Any Port in a (winter) storm
To make a long story very short, genuine Port is made in Oporto, Portugal. It is a "fortified" wine, meaning that it begins life as a regular red wine made from grapes but goes through an unusual wine-making process in which brandy is added to the fermenting juice before it is finished. The result? The brandy kills the yeast before fermentation is complete, leaving a substantial amount of natural fruit sugar in the wine and also adding a powerful alcoholic punch. Thus Port is a very sweet, very strong wine that is normally served after dinner, by itself or with cheese and nuts. It contains about 20 percent alcohol, nearly double the strength of table wines, so it's best sipped in small portions!
There are several different kinds of Port, and they vary substantially in cost and style. Vintage Port, the finest kind, is made entirely of grapes grown in a specific year, and it's not made every year, only in years when nature cooperates by providing very good grapes at harvest time. By nature, Vintage Port requires many years of age before it is ready to drink. A young one will be quite rough and harsh, and it needs time in the bottle to turn it into a mellow and wonderful treat. Vintage Port "throws" a substantial sediment with time, so it is customarily served by being transferred into a decanter, taking care to leave the muddy sediment behind. Depending on age and the reputation of the vintage, the price of Vintage Port may range from about $30 to $100 or more.
Another style, Tawny Port, is kept for many years in barrels before being bottled, a process that smooths and mellows the wine while its color turns from dark ruby red to a golden brown. Tawny Ports are deliciously sweet, usually have no sediment, and are ready to drink when you buy them. Tawnies are often labeled by the time they spend in barrel - 10, 20, even 30 years or more - and are priced accordingly, from $20 or so to $100 or more.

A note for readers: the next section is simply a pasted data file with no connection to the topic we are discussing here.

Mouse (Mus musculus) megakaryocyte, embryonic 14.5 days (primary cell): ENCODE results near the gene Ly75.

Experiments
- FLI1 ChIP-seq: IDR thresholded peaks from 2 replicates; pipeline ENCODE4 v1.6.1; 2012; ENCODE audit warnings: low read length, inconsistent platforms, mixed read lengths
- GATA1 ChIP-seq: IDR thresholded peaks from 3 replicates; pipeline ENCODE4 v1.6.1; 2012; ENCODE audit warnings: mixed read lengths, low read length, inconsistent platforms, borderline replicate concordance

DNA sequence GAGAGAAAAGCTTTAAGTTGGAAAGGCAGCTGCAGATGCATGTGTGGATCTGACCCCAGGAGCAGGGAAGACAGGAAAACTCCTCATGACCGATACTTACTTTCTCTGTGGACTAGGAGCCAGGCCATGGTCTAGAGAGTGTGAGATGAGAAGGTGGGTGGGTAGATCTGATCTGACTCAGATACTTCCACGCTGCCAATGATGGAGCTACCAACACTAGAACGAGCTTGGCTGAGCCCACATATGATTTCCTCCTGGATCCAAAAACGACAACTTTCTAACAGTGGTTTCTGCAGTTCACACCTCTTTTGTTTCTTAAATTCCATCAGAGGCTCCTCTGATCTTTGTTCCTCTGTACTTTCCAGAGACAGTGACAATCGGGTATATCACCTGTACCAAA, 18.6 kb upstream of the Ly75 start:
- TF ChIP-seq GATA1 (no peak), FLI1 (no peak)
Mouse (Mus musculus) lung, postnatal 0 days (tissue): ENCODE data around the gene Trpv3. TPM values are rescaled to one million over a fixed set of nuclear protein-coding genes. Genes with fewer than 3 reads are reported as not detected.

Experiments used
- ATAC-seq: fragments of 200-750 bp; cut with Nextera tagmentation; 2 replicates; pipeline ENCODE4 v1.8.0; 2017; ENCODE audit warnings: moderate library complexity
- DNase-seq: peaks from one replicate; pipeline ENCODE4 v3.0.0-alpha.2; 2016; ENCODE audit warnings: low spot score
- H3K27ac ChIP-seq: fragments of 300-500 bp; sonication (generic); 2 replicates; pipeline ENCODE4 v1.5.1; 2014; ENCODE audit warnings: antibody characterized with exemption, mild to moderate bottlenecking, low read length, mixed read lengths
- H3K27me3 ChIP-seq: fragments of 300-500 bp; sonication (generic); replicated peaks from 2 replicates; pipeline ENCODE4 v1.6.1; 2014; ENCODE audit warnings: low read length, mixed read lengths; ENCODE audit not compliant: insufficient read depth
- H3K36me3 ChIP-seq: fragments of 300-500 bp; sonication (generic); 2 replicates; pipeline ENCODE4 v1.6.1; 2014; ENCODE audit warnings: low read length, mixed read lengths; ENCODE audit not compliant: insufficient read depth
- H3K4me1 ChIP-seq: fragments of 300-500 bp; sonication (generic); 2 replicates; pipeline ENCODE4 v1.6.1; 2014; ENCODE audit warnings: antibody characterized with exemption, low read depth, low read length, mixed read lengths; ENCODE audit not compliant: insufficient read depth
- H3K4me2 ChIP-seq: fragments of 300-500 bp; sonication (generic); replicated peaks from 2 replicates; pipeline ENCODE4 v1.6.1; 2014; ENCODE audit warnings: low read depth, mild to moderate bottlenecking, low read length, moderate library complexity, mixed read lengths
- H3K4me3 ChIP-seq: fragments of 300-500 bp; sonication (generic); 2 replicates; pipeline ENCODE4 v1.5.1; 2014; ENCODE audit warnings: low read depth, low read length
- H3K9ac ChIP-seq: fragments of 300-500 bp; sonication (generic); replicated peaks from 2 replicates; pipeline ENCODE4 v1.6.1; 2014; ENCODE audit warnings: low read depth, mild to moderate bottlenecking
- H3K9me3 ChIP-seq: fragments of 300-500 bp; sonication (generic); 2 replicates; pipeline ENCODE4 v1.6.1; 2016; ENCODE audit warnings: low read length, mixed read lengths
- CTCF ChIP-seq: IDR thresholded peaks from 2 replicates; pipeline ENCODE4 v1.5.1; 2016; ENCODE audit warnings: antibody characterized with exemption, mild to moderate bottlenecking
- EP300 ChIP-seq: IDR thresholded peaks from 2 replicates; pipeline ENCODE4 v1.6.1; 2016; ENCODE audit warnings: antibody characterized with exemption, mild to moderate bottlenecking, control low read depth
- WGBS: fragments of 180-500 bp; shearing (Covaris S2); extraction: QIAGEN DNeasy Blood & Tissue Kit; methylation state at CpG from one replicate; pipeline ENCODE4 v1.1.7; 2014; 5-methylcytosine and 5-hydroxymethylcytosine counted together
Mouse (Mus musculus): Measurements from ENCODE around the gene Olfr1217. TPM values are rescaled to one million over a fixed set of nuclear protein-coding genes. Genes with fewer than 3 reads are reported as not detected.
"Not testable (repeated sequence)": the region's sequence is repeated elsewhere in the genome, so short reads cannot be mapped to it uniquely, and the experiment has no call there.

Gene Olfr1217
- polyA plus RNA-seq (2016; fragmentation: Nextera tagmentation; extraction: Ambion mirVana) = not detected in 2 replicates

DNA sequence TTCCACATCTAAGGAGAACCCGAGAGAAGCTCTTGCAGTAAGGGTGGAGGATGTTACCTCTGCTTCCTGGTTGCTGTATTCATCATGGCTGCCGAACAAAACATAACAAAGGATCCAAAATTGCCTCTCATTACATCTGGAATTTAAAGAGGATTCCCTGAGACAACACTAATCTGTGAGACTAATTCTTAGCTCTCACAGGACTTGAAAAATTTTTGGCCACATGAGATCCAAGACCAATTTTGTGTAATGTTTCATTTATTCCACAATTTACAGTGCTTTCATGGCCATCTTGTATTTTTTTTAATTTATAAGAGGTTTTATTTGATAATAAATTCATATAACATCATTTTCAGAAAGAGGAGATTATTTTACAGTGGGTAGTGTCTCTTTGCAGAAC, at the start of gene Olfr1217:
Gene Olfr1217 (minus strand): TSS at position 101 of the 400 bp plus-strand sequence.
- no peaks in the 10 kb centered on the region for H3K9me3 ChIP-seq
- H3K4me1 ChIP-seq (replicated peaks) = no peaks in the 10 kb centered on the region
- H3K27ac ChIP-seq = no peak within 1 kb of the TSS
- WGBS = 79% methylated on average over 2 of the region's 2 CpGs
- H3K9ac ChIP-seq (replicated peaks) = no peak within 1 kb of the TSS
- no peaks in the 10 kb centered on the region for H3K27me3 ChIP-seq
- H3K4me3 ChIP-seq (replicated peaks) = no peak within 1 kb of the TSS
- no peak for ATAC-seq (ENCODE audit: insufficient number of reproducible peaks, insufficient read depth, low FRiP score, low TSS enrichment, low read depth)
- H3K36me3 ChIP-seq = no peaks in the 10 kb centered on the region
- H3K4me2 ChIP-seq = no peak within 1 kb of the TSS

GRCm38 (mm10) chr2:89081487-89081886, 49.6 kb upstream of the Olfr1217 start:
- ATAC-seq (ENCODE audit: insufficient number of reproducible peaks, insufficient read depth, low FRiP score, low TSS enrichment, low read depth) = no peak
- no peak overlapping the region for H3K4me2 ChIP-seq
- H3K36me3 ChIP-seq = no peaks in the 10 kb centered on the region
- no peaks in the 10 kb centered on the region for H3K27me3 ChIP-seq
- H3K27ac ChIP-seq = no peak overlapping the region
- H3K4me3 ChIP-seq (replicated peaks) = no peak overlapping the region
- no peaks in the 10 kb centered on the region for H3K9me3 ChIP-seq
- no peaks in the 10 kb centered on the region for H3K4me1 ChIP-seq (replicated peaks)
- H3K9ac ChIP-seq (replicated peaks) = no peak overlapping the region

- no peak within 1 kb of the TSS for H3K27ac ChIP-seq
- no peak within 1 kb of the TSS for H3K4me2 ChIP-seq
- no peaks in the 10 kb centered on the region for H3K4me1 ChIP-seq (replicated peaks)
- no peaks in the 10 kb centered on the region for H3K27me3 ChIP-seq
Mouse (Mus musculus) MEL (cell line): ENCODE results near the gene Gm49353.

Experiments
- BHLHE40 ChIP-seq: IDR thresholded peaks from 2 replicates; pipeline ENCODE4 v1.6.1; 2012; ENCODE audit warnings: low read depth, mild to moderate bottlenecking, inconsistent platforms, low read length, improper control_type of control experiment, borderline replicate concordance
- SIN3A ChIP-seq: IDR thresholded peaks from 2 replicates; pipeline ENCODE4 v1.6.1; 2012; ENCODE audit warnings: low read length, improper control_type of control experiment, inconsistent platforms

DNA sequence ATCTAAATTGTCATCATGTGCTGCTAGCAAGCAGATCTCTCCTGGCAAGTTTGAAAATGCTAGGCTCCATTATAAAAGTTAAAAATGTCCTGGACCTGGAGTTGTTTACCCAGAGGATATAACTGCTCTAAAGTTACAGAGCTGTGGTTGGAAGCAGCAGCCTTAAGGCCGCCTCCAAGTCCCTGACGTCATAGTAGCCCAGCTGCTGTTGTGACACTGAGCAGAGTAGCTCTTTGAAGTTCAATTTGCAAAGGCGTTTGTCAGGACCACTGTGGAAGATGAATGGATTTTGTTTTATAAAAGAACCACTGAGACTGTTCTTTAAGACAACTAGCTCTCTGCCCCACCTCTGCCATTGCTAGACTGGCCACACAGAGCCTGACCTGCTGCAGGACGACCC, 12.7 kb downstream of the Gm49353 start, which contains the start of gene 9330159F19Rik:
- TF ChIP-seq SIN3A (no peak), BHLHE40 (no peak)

Ruby Port is non-vintage (usually a blend of several years), and is considered less fine; compared to a well-aged Vintage Port it's typically both simple and a bit rough. But at prices ranging from under $10 to $20 or so, it's a good starting point. You'll also see variations like Late Bottled Vintage Port, which is a sort of vintage-dated Ruby, and Colheita, a vintage-dated Tawny.
A few Port-style wines are made in the U.S., and a wealth of them - mostly in the Tawny style - come from Australia. These rarely reach the heights of quality of genuine Vintage Port, but they're relatively affordable and can make delicious dessert wines.
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Inky dark ruby in color, almost opaque. Fresh blackberry and "stone fruit," plums and prunes on the nose and palate. Warm and strong, a bit harsh at first but mellows and adds an aromatic note of menthol as it opens up in the glass, showing rich sweetness and tart, tannic acidity. Seems to lack the depth of the vintage style, but the price is right. U.S. importer: World Shippers & Importers Co., Philadelphia. (Dec. 25, 1999)
FOOD MATCH: A delight with a traditional British accompaniment, blue-veined Stilton cheese.
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Vol. 1, No. 49, Dec. 27, 1999